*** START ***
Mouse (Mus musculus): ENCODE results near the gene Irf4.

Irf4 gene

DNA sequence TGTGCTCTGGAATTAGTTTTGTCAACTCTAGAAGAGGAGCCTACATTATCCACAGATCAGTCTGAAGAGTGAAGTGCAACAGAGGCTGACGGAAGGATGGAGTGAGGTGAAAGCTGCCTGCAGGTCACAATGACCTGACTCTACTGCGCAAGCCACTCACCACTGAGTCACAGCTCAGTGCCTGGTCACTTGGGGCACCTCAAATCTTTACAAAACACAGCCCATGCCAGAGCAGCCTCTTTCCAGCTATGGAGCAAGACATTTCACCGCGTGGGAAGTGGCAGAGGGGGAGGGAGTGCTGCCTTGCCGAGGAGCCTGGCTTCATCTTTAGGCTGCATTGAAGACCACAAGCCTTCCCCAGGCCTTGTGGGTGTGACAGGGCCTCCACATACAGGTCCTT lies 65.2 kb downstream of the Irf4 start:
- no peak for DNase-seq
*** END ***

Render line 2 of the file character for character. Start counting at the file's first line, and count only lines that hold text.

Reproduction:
Irf4 gene